According to the MAS, there has been no uptick in license applications from startups as a result of actions overseas. But Chia Hock Lai, chair of the Blockchain Association of Singapore, told the Financial Times that there were a number of Hong Kong-based players establishing offices in the city.
However Gemini’s Ng disgarees. “We have seen a lot of the Chinese founders of exchanges, like Binance and Bybit’s co-founders, move over to Singapore,” he said. But he’s seen no discernible migration from Hong Kong yet. Since legislation is still on the table, “people are still maybe taking the next few months to assess the situation,” he said.
MAS is expected to begin issuing licenses to cryptocurrency operations this year, a process that began with the introduction of the Payment Services Act in January 2020.
A new Blockchain Island?
But this is not the first time a nation has sought to lure the crypto industry with the promise of favorable regulatory conditions. In 2018, the island nation of Malta took a similar approach, billing its crypto regulations as the most innovative in the world and attracting thousands of crypto startups—including Binance—to “Blockchain Island.”
Ultimately, Malta’s licenses failed to materialize; a mere handful were issued after a long delay, and the country’s regulations have since proved more stringent than most. A mass crypto exodus from the island followed.
But Singapore is not Malta. “Being regulated in Singapore is the gold standard, just like if you’re regulated in New York State versus the other states,” said Gemini’s Ng. “If it’s Singapore, I think most of the institutions or retail clients will give a lot of credit to that.”
Singapore, however, is not devoid of illegal operations. After a recent crackdown on one alleged racket in Hong Kong, the authorities there revealed that 60% of the funds concerned had been funneled through accounts in Singapore, and enlisted the help of authorities in the city-state to track the final recipients of the funds.
And a scandal closer to home involved online cryptocurrency trading platform Torque, run by Singaporean businessman Bernard Ong. The company went bust, with investors claiming millions lost, and has led to increased scrutiny of the industry, according to Cake’s Julian Hosp.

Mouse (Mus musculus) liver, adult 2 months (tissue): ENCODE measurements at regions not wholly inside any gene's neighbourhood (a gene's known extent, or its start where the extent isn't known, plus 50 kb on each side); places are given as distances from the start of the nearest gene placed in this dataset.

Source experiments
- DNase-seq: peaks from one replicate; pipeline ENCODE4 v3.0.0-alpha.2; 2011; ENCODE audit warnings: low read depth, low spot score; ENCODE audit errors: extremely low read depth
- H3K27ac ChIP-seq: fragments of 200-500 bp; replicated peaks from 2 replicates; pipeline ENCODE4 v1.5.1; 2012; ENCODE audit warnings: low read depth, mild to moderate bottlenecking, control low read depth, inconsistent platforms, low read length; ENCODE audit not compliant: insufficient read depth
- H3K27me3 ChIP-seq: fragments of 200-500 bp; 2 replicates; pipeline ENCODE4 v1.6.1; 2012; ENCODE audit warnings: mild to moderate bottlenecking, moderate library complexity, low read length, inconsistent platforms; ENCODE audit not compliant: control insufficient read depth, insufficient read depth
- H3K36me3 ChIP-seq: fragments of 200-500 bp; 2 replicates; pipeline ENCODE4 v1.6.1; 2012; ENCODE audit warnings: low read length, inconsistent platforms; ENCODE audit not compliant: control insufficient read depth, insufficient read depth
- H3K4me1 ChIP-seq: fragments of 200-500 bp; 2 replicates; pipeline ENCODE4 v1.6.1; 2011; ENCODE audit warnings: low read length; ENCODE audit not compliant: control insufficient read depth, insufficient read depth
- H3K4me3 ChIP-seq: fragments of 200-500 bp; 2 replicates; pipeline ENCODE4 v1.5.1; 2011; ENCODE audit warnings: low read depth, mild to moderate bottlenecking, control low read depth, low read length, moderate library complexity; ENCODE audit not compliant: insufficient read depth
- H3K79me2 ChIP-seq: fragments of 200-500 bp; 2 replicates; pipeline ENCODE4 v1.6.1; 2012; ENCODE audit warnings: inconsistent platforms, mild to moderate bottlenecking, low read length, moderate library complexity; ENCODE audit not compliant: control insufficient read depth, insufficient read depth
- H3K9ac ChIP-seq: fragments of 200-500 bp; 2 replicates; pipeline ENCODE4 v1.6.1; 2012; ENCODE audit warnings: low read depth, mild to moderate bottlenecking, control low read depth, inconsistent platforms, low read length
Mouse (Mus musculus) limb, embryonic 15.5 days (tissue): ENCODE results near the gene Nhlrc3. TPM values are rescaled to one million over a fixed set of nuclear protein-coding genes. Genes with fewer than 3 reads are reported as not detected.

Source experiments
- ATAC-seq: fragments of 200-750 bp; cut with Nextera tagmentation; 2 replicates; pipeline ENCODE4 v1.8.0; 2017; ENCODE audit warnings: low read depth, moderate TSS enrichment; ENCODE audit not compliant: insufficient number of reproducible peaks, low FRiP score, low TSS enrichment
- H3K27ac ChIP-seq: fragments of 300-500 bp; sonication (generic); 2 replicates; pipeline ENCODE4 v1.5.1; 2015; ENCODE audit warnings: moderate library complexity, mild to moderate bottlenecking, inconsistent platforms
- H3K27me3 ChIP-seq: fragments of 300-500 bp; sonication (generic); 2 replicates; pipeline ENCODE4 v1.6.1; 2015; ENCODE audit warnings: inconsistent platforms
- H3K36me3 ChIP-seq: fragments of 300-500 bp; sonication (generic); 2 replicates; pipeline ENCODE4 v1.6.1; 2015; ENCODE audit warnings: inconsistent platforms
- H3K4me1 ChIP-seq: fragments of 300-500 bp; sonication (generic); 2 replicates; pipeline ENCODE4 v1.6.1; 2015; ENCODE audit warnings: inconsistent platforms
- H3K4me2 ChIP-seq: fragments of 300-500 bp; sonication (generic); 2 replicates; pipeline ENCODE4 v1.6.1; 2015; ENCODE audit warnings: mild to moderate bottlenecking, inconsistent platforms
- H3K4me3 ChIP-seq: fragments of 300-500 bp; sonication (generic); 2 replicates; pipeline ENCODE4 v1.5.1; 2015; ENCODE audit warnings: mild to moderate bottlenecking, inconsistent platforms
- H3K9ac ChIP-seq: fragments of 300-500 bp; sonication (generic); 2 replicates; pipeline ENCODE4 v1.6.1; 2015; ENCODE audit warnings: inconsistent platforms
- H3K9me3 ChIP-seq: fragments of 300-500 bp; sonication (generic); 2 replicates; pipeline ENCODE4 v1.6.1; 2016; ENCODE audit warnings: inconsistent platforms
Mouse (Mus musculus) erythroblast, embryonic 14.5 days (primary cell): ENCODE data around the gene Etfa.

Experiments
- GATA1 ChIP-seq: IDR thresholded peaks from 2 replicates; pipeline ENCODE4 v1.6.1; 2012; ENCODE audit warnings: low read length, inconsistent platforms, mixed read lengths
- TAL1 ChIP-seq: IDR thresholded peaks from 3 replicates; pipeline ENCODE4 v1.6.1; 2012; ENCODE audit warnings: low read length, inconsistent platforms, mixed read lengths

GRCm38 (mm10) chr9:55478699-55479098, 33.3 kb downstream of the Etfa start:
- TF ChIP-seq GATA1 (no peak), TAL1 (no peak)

But, more broadly, Singapore’s approach is proving effective, as investment is pouring in. Fintech investment has risen from around $20 million in 2014 to over a billion in 2020, Sopnendu Mohanty, MAS chief fintech officer, said in an interview.
The nation is also promoting innovation in the rest of the region, according to Mohammad Raafi Hossain, founder and CEO of Singapore-based digital asset platform, Fasset. “We can anticipate Singapore’s status as a techno hub to nurture tech innovation of neighboring countries such as Indonesia, cultivating a stronger Southeast Asia crypto ecosystem,” he told Decrypt.
Colin Miles, Chief Commercial Officer and Co-CEO of Zilliqa, the company behind the ZIL token, similarly praised Singapore’s friendly business policies, smart initiatives and skilled talent pool.
“Singapore has long been seen as a crypto-friendly country that values the innovation that cryptocurrencies can bring economically and socially, while staying alert to its potential risks,” he told Decrypt.
For Singapore, with its emphasis on fintech and innovation, enticing crypto projects to its patch has distinct advantages. An influx of crypto firms, coupled with the right regulations, presents an opportunity to capture some of the value in the digital asset market, not to mention becoming an innovation hub that’s the envy of Southeast Asia, and beyond—perhaps even a Silicon Valley for the 21st century.